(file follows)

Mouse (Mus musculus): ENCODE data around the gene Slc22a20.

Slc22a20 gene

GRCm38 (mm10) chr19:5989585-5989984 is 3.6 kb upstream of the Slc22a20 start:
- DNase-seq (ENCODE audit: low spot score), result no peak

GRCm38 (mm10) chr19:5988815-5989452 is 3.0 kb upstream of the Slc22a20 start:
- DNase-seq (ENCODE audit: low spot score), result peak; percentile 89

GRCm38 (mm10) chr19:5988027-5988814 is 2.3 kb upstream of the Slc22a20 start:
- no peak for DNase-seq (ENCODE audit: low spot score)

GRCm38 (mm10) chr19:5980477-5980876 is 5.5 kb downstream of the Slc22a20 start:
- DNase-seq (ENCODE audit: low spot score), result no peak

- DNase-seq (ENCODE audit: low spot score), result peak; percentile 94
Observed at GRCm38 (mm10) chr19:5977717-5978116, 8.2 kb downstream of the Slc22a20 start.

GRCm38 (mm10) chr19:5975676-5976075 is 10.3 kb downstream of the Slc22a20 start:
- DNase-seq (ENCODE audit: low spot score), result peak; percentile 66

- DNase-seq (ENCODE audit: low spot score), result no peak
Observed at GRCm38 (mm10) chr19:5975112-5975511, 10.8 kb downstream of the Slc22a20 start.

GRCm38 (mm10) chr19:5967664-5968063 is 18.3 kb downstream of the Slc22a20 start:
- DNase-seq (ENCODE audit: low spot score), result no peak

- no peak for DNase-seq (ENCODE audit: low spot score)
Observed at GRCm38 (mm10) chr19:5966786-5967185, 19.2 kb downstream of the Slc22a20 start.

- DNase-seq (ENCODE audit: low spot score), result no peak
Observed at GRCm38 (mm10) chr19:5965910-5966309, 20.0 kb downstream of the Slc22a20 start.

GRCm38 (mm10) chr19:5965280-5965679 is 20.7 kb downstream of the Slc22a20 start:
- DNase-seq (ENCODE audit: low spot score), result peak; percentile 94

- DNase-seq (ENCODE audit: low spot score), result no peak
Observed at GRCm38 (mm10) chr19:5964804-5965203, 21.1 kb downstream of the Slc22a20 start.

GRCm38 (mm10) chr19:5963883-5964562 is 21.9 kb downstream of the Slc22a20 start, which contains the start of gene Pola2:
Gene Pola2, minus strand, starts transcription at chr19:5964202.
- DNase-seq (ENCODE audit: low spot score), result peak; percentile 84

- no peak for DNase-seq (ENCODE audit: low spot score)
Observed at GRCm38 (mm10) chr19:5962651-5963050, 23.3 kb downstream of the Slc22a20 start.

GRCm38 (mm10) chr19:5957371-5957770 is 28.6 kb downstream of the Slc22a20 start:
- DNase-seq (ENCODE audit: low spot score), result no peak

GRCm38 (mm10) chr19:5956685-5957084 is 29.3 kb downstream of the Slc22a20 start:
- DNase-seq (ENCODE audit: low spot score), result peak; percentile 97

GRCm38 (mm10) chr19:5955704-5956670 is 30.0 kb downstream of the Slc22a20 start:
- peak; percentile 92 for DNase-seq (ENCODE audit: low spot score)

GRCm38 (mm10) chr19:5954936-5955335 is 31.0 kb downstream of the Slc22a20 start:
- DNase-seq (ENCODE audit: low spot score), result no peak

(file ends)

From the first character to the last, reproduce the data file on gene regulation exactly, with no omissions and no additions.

Mouse (Mus musculus): ENCODE data around the gene Slc22a20.

Slc22a20 gene

GRCm38 (mm10) chr19:5989585-5989984 is 3.6 kb upstream of the Slc22a20 start:
- DNase-seq (ENCODE audit: low spot score), result no peak

GRCm38 (mm10) chr19:5988815-5989452 is 3.0 kb upstream of the Slc22a20 start:
- DNase-seq (ENCODE audit: low spot score), result peak; percentile 89

GRCm38 (mm10) chr19:5988027-5988814 is 2.3 kb upstream of the Slc22a20 start:
- no peak for DNase-seq (ENCODE audit: low spot score)

GRCm38 (mm10) chr19:5980477-5980876 is 5.5 kb downstream of the Slc22a20 start:
- DNase-seq (ENCODE audit: low spot score), result no peak

- DNase-seq (ENCODE audit: low spot score), result peak; percentile 94
Observed at GRCm38 (mm10) chr19:5977717-5978116, 8.2 kb downstream of the Slc22a20 start.

GRCm38 (mm10) chr19:5975676-5976075 is 10.3 kb downstream of the Slc22a20 start:
- DNase-seq (ENCODE audit: low spot score), result peak; percentile 66

- DNase-seq (ENCODE audit: low spot score), result no peak
Observed at GRCm38 (mm10) chr19:5975112-5975511, 10.8 kb downstream of the Slc22a20 start.

GRCm38 (mm10) chr19:5967664-5968063 is 18.3 kb downstream of the Slc22a20 start:
- DNase-seq (ENCODE audit: low spot score), result no peak

- no peak for DNase-seq (ENCODE audit: low spot score)
Observed at GRCm38 (mm10) chr19:5966786-5967185, 19.2 kb downstream of the Slc22a20 start.

- DNase-seq (ENCODE audit: low spot score), result no peak
Observed at GRCm38 (mm10) chr19:5965910-5966309, 20.0 kb downstream of the Slc22a20 start.

GRCm38 (mm10) chr19:5965280-5965679 is 20.7 kb downstream of the Slc22a20 start:
- DNase-seq (ENCODE audit: low spot score), result peak; percentile 94

- DNase-seq (ENCODE audit: low spot score), result no peak
Observed at GRCm38 (mm10) chr19:5964804-5965203, 21.1 kb downstream of the Slc22a20 start.

GRCm38 (mm10) chr19:5963883-5964562 is 21.9 kb downstream of the Slc22a20 start, which contains the start of gene Pola2:
Gene Pola2, minus strand, starts transcription at chr19:5964202.
- DNase-seq (ENCODE audit: low spot score), result peak; percentile 84

- no peak for DNase-seq (ENCODE audit: low spot score)
Observed at GRCm38 (mm10) chr19:5962651-5963050, 23.3 kb downstream of the Slc22a20 start.

GRCm38 (mm10) chr19:5957371-5957770 is 28.6 kb downstream of the Slc22a20 start:
- DNase-seq (ENCODE audit: low spot score), result no peak

GRCm38 (mm10) chr19:5956685-5957084 is 29.3 kb downstream of the Slc22a20 start:
- DNase-seq (ENCODE audit: low spot score), result peak; percentile 97

GRCm38 (mm10) chr19:5955704-5956670 is 30.0 kb downstream of the Slc22a20 start:
- peak; percentile 92 for DNase-seq (ENCODE audit: low spot score)

GRCm38 (mm10) chr19:5954936-5955335 is 31.0 kb downstream of the Slc22a20 start:
- DNase-seq (ENCODE audit: low spot score), result no peak